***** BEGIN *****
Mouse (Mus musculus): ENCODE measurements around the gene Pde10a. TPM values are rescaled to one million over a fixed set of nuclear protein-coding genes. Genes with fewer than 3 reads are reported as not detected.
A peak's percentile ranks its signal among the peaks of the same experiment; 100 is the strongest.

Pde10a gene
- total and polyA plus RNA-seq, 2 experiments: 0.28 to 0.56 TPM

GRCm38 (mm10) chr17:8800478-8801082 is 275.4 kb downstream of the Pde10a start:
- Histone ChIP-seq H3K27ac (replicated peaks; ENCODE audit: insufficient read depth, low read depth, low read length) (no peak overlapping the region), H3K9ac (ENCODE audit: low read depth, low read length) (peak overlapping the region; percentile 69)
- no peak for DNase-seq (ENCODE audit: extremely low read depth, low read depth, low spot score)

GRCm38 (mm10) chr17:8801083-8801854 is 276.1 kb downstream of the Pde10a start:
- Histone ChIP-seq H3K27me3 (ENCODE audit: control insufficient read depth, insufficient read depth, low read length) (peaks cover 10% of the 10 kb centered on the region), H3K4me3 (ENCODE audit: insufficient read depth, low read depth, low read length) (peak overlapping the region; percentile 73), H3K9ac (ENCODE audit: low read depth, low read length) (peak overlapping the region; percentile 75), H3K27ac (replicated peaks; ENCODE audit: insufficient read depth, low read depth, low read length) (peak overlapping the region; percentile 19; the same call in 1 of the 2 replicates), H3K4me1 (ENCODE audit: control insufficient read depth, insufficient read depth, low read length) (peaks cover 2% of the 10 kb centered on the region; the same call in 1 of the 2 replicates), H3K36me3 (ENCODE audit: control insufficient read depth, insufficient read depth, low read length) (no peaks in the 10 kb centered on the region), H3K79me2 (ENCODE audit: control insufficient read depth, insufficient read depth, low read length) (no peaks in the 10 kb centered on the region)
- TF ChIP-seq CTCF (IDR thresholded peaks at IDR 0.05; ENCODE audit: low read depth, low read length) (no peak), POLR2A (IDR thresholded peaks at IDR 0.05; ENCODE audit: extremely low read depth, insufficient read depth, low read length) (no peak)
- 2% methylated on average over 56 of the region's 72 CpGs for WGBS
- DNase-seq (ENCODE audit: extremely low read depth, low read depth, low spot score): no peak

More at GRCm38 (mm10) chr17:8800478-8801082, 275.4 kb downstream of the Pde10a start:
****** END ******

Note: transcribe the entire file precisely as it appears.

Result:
Mouse (Mus musculus): ENCODE measurements around the gene Pde10a. TPM values are rescaled to one million over a fixed set of nuclear protein-coding genes. Genes with fewer than 3 reads are reported as not detected.
A peak's percentile ranks its signal among the peaks of the same experiment; 100 is the strongest.

Pde10a gene
- total and polyA plus RNA-seq, 2 experiments: 0.28 to 0.56 TPM

GRCm38 (mm10) chr17:8800478-8801082 is 275.4 kb downstream of the Pde10a start:
- Histone ChIP-seq H3K27ac (replicated peaks; ENCODE audit: insufficient read depth, low read depth, low read length) (no peak overlapping the region), H3K9ac (ENCODE audit: low read depth, low read length) (peak overlapping the region; percentile 69)
- no peak for DNase-seq (ENCODE audit: extremely low read depth, low read depth, low spot score)

GRCm38 (mm10) chr17:8801083-8801854 is 276.1 kb downstream of the Pde10a start:
- Histone ChIP-seq H3K27me3 (ENCODE audit: control insufficient read depth, insufficient read depth, low read length) (peaks cover 10% of the 10 kb centered on the region), H3K4me3 (ENCODE audit: insufficient read depth, low read depth, low read length) (peak overlapping the region; percentile 73), H3K9ac (ENCODE audit: low read depth, low read length) (peak overlapping the region; percentile 75), H3K27ac (replicated peaks; ENCODE audit: insufficient read depth, low read depth, low read length) (peak overlapping the region; percentile 19; the same call in 1 of the 2 replicates), H3K4me1 (ENCODE audit: control insufficient read depth, insufficient read depth, low read length) (peaks cover 2% of the 10 kb centered on the region; the same call in 1 of the 2 replicates), H3K36me3 (ENCODE audit: control insufficient read depth, insufficient read depth, low read length) (no peaks in the 10 kb centered on the region), H3K79me2 (ENCODE audit: control insufficient read depth, insufficient read depth, low read length) (no peaks in the 10 kb centered on the region)
- TF ChIP-seq CTCF (IDR thresholded peaks at IDR 0.05; ENCODE audit: low read depth, low read length) (no peak), POLR2A (IDR thresholded peaks at IDR 0.05; ENCODE audit: extremely low read depth, insufficient read depth, low read length) (no peak)
- 2% methylated on average over 56 of the region's 72 CpGs for WGBS
- DNase-seq (ENCODE audit: extremely low read depth, low read depth, low spot score): no peak

More at GRCm38 (mm10) chr17:8800478-8801082, 275.4 kb downstream of the Pde10a start: